That new friend you’ve been looking for might be a naturist

How many times have you wished you had a friend who shared an important interest of yours that might not be especially common? Perhaps you like to play chess at a somewhat more expert level than average. Or you’re a “master gardener”. Or you enjoy backcountry hiking and camping. You might know others with similar interests, even though they’re not as serious about the interest as you are. What can you do if you want to find a friend who actually shares your level of interest and experience?
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Recent articles on nudity and naturism, 8/23/20

Well, it seems I’ve gotten somewhat behind in reporting on “recent” noteworthy articles on nudity and naturism. Personal reasons for that, but no excuses. I’ll try to cover the best articles from May here – but with less detail than usual. You’ll see there are some fairly interesting things. Hopefully, June, July, and August summaries won’t be too far behind.

  1. Utah, California, South Carolina Best Places for 2020 ‘Naked Gardening Day’ Saturday


    The World Naked Gardening Day for this year (in the northern hemisphere) was on May 2, and has already been discusssed here. But this article appeared a little later and has additional details. The LawnStarter website has covered WNGD before (last year), when it rated Bakersfield, California, as having “the most conducive climate for getting out and gardening in the buff”. This year it bestowed the honor on Ogden, Utah, based on weather forecasts. But the event is celebrated by naturists in many other countries besides the U. S. For instance, Donna Price (pictured above), from the UK, is quoted recommending everyone to “make it naked and enjoy the liberation”.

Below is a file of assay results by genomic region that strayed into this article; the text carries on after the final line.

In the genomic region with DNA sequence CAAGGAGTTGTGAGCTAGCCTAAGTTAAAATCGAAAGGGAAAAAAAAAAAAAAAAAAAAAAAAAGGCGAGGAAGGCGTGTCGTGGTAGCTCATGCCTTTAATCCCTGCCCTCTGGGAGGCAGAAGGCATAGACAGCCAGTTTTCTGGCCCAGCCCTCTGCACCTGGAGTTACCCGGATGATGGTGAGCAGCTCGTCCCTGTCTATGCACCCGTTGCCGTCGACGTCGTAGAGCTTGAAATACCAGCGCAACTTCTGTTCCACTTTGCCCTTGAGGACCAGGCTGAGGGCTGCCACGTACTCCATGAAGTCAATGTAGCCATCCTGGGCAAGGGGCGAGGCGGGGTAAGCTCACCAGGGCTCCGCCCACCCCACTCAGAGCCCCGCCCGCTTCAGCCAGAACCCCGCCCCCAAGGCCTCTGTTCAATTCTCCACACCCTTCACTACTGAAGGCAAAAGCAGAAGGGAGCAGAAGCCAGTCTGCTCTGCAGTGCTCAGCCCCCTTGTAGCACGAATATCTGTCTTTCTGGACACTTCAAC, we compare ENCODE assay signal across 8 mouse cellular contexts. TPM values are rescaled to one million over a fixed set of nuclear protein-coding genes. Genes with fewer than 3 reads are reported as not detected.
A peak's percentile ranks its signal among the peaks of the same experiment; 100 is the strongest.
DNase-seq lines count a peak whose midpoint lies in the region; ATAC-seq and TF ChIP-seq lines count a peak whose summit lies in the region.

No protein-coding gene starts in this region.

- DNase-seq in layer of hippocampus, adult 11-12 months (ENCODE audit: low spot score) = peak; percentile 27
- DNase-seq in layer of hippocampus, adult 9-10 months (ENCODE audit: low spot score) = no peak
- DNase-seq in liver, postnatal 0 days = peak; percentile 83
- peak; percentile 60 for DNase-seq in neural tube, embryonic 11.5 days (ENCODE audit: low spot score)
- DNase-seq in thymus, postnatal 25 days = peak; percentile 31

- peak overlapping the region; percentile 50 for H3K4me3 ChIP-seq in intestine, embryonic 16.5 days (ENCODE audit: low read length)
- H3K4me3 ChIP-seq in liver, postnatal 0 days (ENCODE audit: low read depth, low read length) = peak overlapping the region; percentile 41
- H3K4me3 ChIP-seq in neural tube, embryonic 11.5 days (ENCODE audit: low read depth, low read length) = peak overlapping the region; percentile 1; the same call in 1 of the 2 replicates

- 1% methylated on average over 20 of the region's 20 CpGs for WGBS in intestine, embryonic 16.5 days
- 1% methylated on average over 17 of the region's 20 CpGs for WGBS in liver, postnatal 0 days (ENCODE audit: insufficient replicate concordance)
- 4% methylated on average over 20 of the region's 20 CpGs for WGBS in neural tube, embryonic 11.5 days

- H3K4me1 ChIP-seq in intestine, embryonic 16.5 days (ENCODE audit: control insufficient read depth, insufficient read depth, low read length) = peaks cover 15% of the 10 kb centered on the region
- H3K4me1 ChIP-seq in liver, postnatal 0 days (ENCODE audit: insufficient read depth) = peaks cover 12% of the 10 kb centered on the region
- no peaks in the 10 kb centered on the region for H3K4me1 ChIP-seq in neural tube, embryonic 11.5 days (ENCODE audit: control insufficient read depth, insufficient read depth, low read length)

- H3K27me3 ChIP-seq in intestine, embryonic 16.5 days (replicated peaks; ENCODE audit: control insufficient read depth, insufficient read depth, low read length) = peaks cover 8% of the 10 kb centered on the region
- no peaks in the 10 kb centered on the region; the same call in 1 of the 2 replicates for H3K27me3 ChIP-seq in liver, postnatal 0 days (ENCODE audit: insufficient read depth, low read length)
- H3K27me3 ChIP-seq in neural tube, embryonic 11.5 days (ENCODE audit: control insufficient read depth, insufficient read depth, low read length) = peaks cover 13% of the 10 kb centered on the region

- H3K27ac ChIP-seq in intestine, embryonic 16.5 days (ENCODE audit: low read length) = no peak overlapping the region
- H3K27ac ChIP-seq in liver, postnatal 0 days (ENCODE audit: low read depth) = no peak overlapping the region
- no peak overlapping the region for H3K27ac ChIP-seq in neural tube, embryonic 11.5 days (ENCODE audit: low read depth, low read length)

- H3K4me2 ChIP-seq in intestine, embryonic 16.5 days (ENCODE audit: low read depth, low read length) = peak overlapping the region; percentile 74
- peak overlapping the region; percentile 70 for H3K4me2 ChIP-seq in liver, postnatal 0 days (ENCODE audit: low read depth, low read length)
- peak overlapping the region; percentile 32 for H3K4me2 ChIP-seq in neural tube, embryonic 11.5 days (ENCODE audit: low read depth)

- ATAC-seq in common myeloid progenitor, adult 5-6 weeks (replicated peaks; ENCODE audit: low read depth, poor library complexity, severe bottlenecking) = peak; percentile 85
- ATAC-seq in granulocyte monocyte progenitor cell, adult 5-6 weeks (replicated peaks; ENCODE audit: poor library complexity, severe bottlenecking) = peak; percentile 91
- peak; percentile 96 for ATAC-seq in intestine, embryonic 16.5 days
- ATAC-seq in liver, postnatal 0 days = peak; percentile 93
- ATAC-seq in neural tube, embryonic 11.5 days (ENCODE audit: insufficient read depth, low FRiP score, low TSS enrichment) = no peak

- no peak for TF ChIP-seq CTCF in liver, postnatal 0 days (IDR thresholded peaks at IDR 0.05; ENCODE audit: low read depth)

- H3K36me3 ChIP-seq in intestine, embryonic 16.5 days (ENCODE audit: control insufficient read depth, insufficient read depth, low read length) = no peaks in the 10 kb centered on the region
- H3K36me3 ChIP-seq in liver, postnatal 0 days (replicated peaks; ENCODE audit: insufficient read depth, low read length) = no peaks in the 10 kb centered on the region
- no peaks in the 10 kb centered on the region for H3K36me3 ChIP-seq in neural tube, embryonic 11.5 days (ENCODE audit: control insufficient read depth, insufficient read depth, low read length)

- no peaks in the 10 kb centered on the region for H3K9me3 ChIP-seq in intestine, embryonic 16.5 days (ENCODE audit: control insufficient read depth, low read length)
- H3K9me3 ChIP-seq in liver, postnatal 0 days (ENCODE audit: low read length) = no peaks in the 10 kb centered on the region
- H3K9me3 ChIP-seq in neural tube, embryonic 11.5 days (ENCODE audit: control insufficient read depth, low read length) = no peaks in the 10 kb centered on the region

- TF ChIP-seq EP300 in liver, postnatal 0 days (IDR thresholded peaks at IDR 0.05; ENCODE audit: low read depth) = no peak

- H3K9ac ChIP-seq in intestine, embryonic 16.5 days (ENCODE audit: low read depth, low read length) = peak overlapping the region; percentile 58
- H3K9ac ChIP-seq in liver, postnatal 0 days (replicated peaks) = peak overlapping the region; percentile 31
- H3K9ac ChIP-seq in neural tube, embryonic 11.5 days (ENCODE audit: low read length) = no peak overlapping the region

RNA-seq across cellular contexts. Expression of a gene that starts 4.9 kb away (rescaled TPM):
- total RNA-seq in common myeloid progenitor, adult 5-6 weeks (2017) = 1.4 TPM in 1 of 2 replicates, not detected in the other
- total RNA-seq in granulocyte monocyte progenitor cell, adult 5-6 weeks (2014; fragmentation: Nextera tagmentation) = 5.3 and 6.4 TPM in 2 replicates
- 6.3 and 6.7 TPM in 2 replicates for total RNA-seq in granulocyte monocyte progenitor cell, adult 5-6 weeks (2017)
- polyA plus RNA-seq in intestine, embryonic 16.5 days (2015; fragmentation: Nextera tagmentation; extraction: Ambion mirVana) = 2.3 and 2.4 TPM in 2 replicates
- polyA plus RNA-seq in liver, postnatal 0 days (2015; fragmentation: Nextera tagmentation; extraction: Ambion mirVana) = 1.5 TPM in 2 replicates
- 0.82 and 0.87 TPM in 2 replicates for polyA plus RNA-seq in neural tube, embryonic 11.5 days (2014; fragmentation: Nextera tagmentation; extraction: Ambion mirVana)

2. The Great British Take Off



    WNGD wasn’t the only special naturist event in May. British Naturism designated Saturday, May 16 as the day for The Great British Take Off (GBTO). Here’s their announcement: The Great British Take Off – 16th May. The name chosen for the day may refer not only to taking off clothes but may also suggest the idea that naturism in the UK could be taking off to a new level. Here’s what BN said on the day of GBTO: The Great British Take Off – Today’s the Day! And here’s their summary of what happened: Didn’t we have a lovely time…!

    The announcement got widespread notice in the British press. Most of it was favorable to naturism and not condescending (as it would certainly be in most U. S. media). It’s no accident there were numerous media reports. BN obviously made a serious effort to get favorable coverage – even supplying images to accompany the stories. U. S. naturist organizations don’t seem to make such efforts, or if they do, they’re not nearly so successful.

    Some of the stories:

  3. The woman behind “Women-in-Naturism”


    Here’s Donna Price again, in her role with British Naturism as a promoter of naturism for women. She’s officially the Coordinator of the Women in Naturism Campaign. We all know about naturism’s gender imbalance problem. It’s to BN’s credit that they don’t just talk about the problem but also have someone who’s responsible for getting things done to address the problem. Simply having a point of contact from whom other women can learn more about naturism is important. Since Donna (and her husband) have only been naturists since 2016, they can explain from their own experience how to overcome the concerns that women have about participating in naturism. Donna has an active Twitter feed, which makes communication especially straightforward.

  4. Naturism goes on in spite of the pandemic